Build AI into your NPD System

Operations people have more experience with AI than RD&E, Marketing and Sales staff have. AI has impacted manufacturing in huge and very visible ways—for instance, optimizing the production process, process simulations, quality management, or managing the supply chain.8,9 Except for a handful of leading early-adopter firms like Siemens, Nestlé, and GE, AI has been much slower to penetrate the NPD process, however. As an early-AI-adopter, Operations can model the way and require that AI be pushed further upstream in the NPD process from the commercialization stage (Figure 1). Here are some examples:10,11

  • AI in the Validation Stage: Digital twins mimic the product and can be used to monitor the real prototype product operating remotely during customer field trials. This dramatically improves test data quality, as well as reducing the time it takes for trials.12,13
  • In Development: Development times can be cut in half by doing design and optimization iterations of product components digitally, as GE does in turbine design.14
  • In the front end of the NPD process: AI can be used to scan many information sources looking for unmet needs and opportunities for new products, and can even generate new ideas and concepts.15 With simple verbal prompts, AI can create concepts and make concept drawings.16

AI can facilitate portfolio management and project management and thereby improve both on-time performance and success rates. Within five years, predictive analytics may be making the Go/No Go decisions at gates.

The Path Forward

Making product innovation work better and faster in your business this decade is imperative. But this is not a piece-meal effort—rather it should be an organization-wide initiative led by the leadership team. Operations must play a major role as you reshape your innovation process and methods in order to get it right—making it Lean and Agile, building in iterations for getting the product right, making the process truly cross-functional, and driving AI through the entire process. After all, it’s only the future of your company.  M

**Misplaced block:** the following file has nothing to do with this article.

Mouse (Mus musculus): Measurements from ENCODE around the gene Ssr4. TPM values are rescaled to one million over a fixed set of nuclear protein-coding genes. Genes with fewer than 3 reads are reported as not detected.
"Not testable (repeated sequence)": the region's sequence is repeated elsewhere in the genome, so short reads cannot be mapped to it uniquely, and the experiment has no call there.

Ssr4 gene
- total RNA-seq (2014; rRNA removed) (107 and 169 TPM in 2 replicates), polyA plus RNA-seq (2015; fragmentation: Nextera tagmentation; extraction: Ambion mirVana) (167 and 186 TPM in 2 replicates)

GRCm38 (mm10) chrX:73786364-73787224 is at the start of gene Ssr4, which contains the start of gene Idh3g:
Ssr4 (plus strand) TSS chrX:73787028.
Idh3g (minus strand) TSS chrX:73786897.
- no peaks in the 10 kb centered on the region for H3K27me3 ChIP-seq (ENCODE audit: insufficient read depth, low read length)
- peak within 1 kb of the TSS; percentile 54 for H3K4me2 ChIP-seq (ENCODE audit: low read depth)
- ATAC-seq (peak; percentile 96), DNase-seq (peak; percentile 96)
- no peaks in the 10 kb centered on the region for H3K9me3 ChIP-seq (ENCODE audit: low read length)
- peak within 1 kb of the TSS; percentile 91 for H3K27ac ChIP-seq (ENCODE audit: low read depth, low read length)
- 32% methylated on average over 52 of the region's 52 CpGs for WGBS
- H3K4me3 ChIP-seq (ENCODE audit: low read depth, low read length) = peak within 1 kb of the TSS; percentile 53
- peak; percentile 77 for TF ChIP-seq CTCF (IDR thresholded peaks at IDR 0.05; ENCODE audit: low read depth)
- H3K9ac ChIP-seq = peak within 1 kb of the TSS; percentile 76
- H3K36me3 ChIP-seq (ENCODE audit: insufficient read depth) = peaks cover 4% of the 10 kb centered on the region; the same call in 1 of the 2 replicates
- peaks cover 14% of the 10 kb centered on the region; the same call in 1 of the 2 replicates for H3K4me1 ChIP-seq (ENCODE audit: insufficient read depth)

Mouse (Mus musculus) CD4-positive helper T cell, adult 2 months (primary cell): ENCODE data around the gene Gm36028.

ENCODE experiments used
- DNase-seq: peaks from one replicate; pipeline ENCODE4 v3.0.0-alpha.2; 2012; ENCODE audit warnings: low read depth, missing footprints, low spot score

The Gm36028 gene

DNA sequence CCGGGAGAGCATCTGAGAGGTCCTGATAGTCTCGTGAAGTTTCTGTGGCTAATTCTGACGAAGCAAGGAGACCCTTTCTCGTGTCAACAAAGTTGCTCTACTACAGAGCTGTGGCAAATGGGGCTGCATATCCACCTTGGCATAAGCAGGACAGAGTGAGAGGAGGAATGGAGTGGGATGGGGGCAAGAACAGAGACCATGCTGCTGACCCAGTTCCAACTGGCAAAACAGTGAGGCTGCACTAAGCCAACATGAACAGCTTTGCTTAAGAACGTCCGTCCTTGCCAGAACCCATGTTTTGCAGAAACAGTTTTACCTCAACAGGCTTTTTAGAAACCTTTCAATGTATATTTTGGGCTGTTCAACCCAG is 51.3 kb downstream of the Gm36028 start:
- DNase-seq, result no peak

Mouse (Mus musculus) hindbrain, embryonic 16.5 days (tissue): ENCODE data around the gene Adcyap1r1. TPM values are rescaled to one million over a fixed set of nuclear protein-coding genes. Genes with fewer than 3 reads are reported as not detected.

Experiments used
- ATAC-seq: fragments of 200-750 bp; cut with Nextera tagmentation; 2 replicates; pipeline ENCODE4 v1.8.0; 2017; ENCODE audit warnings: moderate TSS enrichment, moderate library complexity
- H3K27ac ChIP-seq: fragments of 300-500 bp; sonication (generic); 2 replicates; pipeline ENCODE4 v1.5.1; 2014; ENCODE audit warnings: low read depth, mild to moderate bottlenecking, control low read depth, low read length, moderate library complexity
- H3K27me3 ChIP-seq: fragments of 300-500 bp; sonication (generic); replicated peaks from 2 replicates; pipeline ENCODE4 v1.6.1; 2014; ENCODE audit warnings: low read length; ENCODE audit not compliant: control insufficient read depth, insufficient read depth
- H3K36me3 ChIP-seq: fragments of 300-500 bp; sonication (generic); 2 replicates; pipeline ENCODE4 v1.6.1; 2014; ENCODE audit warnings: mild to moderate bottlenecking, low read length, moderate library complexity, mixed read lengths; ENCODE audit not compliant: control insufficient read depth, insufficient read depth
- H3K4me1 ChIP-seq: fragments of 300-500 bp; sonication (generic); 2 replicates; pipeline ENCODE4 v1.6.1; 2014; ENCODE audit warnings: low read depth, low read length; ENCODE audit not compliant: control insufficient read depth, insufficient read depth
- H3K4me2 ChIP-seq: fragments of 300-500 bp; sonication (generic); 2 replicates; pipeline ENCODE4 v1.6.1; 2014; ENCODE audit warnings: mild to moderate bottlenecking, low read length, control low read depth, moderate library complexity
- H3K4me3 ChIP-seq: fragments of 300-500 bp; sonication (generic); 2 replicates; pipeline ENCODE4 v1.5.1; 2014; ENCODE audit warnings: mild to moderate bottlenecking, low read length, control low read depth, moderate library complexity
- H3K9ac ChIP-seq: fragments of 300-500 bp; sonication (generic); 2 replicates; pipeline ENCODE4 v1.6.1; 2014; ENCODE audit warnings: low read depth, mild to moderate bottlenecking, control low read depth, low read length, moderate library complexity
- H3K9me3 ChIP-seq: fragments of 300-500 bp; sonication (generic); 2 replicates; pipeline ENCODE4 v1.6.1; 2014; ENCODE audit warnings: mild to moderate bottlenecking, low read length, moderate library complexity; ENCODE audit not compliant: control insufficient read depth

1. Knudsen, M. P., von Pedowitz, M., Griffin, A., and Barczak, G. Best practices in new product development and innovation: Results from PDMA’s 2021 global survey. Journal of Product Innovation Management 2023;40;257–275.
  2. Barczak, G., Griffin, A., and Kahn, K. B. Trends and Drivers of success in NPD practices: Results of the 2003 PDMA Best Practices Study. Journal of Product Innovation Management 2009;26:93–23.
  3. Cooper, R. G. New Products: What Separates the Winners from the Losers and What Drives Success. In The PDMA Handbook of Innovation and New Product Development, 4th, edited by Ludwig Bstieler and Charles H. Noble, 3–43. Hoboken, NJ: Wiley. 2023.
  4. Cooper, R. G. The 5-th generation Stage-Gate idea-to-launch process. IEEE Engineering Management Review. 2022; 41(1):43–55.
  5. Beck, K., Beedle, M., van Bennekum, A. et al. Manifesto for Agile Software Development.
  6. Cooper, R. G., and Fürst, P. Agile Development for Manufacturers: The Emergent Gating Model. InnovationManagemenSE, Nov 10, 2020.
  7. Bilgram, V., and Laarmann, F. Generating Innovation with Generative AI: AI Augmented Digital Prototyping and Innovation Methods. IEEE Engineering Management Review. June 2023;51(2):18–25.
  8. Marr, B. The Future Of Manufacturing: Generative AI And Beyond. Forbes, July 25, 2023.
  9. D’Silva, V.,and  Lawler, B. What Makes a Company Successful at Using AI? Harvard Business Review, Feb. 28, 2022.
  10. Cooper, R. G. The Artificial Intelligence Revolution in New-Product Development. [PDF] 2023.
  11. Cooper, R. G. The Artificial Intelligence Revolution in New-Product Development. YouTube video, 18:37.
  12. Huang, S., Wang, G., Lei, D., and Yan, Y. Toward digital validation for rapid product development based on Digital Twins: A framework.The International Journal Advanced Manufacturing Technology 2022;119:2509–2523.
  13. Nieto-Rodriguez, A., and Vargas, R. V. How AI Will Transform Project Management. Harvard Business Review, Feb. 2, 2023.
  14. Bogaisky, J. GE Says It’s Leveraging Artificial Intelligence To Cut Product Design Times In Half. Forbes, March 6, 2019.
  15. Applied Marketing Science. Our Solutions: Your Insights Partner. 2023.
  16. Roch, J. From Hot Wheels to handling content: How brands are using Microsoft AI to be more productive and imaginative. Microsoft News, Oct. 12, 2022.

About the author:

Robert G. Cooper
is ISBM Distinguished Research Fellow at Pennsylvania State University’s Smeal College of Business Administration, Professor Emeritus at McMaster University’s DeGroote School of Business (Canada), and a Crawford Fellow of the Product Development and Management Association.


* North American football.